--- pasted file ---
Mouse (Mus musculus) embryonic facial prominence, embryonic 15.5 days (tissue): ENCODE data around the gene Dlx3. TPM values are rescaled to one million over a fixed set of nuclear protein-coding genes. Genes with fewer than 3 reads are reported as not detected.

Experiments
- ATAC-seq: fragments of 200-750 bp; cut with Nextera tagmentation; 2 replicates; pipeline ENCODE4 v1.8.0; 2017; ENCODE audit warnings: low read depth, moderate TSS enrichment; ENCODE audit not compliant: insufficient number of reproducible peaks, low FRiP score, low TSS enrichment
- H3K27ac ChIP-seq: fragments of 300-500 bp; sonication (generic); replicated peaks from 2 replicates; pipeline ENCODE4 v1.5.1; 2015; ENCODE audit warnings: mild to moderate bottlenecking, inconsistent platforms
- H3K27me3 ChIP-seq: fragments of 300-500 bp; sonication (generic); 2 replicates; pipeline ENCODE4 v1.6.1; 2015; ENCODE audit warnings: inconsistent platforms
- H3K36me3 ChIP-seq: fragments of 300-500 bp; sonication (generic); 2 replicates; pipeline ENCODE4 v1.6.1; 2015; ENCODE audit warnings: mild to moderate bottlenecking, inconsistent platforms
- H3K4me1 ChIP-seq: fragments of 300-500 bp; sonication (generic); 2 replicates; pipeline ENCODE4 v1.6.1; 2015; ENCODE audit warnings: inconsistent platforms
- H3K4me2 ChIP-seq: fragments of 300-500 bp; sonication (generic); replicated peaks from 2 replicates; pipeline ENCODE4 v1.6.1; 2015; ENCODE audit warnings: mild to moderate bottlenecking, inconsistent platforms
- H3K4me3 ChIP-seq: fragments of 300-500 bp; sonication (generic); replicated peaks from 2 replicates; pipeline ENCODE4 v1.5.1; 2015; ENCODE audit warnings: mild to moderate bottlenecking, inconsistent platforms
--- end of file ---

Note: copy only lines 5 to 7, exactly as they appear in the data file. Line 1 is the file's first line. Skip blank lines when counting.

- H3K27me3 ChIP-seq: fragments of 300-500 bp; sonication (generic); 2 replicates; pipeline ENCODE4 v1.6.1; 2015; ENCODE audit warnings: inconsistent platforms
- H3K36me3 ChIP-seq: fragments of 300-500 bp; sonication (generic); 2 replicates; pipeline ENCODE4 v1.6.1; 2015; ENCODE audit warnings: mild to moderate bottlenecking, inconsistent platforms
- H3K4me1 ChIP-seq: fragments of 300-500 bp; sonication (generic); 2 replicates; pipeline ENCODE4 v1.6.1; 2015; ENCODE audit warnings: inconsistent platforms